Chairman Blumenauer Opening Statement at Hearing on Mexico’s Labor Reform: Opportunities and Challenges for an Improved NAFTA

Jun 25, 2019
Press Release

(As prepared for delivery)

Good morning.  Today the Trade Subcommittee is holding a hearing on Mexico’s labor law reform.  We’ve invited witnesses from the United States and Mexico with deep expertise in the area of Mexico’s labor laws, practices, and the interaction between the U.S. and Mexican labor markets.  I look forward to hearing from them today regarding their views on: (1) the reform itself, (2) how to build into the new NAFTA effective monitoring and enforcement tools to ensure that Mexico continues to move forward with its reform in the years to come, and (3) what success will mean for Mexico, Mexico’s workers, the United States, and American workers. 
 
Mexican labor issues have been the crux of the debate around NAFTA for nearly three decades. The controversy around the original NAFTA focused in large part on the impact of increasing trade with a neighboring country that has significantly lower labor standards than the United States. While many supporters argued that NAFTA would lead to wage increases and a growing middle class in Mexico, unfortunately, those predictions have not come to pass.  
 
Instead, as Prof. Shaiken’s research has shown, Mexican wages for manufacturing workers have fallen in real terms, even though their productivity has continued to increase.  At the same time, studies also have shown that American workers’ wages have fallen in real terms while productivity has increased.  Twenty-five years of NAFTA have shown that Mexico’s disappointments translate into American disappointments. Hopefully, Mexico’s successes will also lead to American successes.  
 
What is the key reason behind the lack of wage growth over the past 25 years? Simply put, the voice of Mexican workers hasn’t been heard because of a compromised labor justice system. Instead of negotiating collective bargaining agreements that could improve their working conditions and wages, workers in Mexico are often subject to so-called “protection contracts” before they ever enter their workplace.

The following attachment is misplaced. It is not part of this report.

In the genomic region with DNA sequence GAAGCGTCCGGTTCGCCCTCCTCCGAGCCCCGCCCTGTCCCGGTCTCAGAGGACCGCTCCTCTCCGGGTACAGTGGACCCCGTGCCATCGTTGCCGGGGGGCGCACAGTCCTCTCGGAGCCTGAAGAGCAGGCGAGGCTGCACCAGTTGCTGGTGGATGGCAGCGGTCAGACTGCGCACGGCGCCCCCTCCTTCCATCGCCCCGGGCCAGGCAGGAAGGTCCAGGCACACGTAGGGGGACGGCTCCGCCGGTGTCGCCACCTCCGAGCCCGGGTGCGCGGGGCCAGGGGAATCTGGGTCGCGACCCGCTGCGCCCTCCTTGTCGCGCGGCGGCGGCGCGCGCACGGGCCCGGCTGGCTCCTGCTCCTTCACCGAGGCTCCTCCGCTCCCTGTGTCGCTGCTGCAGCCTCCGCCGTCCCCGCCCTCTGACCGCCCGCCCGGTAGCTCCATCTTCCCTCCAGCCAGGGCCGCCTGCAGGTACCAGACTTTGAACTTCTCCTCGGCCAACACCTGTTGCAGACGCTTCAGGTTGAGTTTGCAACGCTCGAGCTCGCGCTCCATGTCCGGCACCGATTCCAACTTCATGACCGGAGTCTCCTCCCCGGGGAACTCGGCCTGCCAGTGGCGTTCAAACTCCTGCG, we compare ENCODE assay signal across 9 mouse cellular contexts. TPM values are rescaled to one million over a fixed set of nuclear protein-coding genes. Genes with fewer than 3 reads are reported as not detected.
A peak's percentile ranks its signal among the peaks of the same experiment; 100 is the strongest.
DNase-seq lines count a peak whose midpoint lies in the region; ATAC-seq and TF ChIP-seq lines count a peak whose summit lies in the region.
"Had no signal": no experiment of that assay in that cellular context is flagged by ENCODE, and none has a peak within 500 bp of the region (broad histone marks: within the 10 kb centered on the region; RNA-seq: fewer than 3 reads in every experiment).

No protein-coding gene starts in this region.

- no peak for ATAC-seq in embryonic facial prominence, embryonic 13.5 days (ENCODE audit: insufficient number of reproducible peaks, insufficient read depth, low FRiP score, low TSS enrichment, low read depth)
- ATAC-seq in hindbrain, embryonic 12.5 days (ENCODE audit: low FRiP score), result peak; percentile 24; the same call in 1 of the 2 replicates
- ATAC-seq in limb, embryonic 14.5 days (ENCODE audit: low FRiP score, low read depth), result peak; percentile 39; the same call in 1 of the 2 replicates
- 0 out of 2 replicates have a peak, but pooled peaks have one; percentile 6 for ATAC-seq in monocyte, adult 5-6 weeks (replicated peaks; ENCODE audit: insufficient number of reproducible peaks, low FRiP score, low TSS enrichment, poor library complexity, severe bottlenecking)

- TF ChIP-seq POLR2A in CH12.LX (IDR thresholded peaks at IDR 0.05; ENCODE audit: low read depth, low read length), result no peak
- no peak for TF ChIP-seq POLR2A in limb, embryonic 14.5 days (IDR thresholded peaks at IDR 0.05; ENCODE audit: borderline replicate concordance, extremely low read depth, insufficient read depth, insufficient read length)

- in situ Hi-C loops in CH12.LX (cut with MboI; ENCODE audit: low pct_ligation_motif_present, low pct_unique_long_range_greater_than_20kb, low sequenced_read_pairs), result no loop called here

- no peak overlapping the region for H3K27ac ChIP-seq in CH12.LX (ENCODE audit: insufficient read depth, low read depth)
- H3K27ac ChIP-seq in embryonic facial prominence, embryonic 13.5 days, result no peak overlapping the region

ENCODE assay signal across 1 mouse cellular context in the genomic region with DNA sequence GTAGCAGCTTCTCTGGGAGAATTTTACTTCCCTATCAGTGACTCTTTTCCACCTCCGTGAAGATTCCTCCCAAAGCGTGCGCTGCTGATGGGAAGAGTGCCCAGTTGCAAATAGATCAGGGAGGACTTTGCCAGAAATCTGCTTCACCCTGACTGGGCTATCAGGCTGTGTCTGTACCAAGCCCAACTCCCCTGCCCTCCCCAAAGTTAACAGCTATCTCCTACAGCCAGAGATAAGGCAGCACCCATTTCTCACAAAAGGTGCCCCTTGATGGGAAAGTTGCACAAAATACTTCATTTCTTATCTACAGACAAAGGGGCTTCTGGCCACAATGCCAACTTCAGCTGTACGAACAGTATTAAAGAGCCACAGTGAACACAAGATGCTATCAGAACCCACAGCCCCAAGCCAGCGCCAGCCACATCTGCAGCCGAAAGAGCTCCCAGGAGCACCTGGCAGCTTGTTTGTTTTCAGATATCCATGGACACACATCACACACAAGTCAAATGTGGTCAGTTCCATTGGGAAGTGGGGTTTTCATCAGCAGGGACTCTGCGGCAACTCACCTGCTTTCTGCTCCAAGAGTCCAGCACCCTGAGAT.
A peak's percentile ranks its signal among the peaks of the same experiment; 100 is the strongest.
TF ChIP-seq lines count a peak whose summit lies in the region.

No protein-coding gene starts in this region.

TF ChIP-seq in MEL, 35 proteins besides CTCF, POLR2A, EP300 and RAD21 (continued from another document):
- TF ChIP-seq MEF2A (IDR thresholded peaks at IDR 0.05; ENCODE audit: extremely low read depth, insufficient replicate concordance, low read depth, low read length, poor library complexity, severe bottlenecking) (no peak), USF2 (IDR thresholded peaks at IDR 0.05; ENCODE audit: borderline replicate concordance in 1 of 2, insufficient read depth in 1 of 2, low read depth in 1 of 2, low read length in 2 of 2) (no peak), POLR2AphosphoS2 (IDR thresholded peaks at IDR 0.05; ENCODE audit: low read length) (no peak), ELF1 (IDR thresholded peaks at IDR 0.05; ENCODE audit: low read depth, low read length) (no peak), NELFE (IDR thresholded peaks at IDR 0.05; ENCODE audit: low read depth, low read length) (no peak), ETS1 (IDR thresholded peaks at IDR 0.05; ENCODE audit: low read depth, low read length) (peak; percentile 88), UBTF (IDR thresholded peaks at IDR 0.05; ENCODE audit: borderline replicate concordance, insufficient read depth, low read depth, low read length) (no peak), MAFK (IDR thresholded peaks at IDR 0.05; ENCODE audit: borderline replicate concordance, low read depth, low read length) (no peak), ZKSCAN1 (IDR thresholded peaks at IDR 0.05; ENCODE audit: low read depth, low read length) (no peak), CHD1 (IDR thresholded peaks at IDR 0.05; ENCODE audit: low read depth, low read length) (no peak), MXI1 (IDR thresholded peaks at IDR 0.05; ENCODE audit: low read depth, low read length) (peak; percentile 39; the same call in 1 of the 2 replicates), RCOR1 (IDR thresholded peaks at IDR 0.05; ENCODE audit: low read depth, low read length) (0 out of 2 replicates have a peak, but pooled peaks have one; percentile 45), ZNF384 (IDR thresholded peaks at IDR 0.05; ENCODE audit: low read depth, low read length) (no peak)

The renegotiation of NAFTA presented a crucial opportunity to address Mexico’s labor system, something I highlighted along with my Democratic colleagues throughout the negotiations.  
 
The positive news on that front is that we have made some progress. I applaud Ambassador Ligthizer for negotiating a Mexico-specific labor annex that lays out the changes that Mexico needs to make to its labor justice system and achieve compliance with the labor chapter’s standards. 
 
I also applaud the Mexican government for passing labor reform legislation that appears, at the moment and on paper, to be consistent with that annex.  
 
All of these actions are positive steps, but we’re only part of the way there.  We’ve seen our negotiating partners pass new labor laws and make promises about seriously implementing those reforms after the agreement takes effect. But I’ve been seriously disappointed with the results in Colombia, Honduras, and Guatemala, to name a few. At the end of the day, in each of those countries, despite the fact that we have entered into a trade agreement that requires the countries to meet a higher standard for protecting worker rights, workers still struggle to exercise basic labor rights at the workplace. 
 
In those instances, we have not built effective monitoring and enforcement tools into the agreements to ensure that the country lives up to its labor commitment. We’re in the same position today with the renegotiated NAFTA. 
 
Mexico has passed a historic labor reform law. The testimony from our witnesses today highlights how significant these changes are and how difficult it will be to fully implement them. 
 
If we were to pass the NAFTA agreement in its current form, we would basically have to take Mexico at its word or rely on a broken state-to-state dispute settlement mechanism that hasn’t been effective where the U.S. government has used it, and that has never been used to enforce labor obligations. The challenges presented by Mexico’s labor reform demonstrate the new NAFTA does not contain adequate tools to ensure that Mexico’s labor reform stays on track. 
 
Failure is not an option, nor is giving up.  We are committed to replacing NAFTA with a substantially improved NAFTA.  House Democrats are now engaged in making these improvements to fix the fundamental flaws of the original NAFTA. We need new and creative monitoring and enforcement tools to provide the certainty that labor standards will be respected in Mexico. 
 
The renegotiated NAFTA presents a rare and valuable opportunity for the United States, one that is too important to rush. We have a chance to raise living standards across our continent rather than leading to a race to the bottom on who can make goods with the lowest labor costs. We have called today’s hearing as part of Democrats’ good faith effort to engage with the issues presented by this agreement and I look forward to continuing that engagement with stakeholders and the Administration. 
 
And with that I will recognize the Ranking Member, Mr. Buchanan for an opening statement.  

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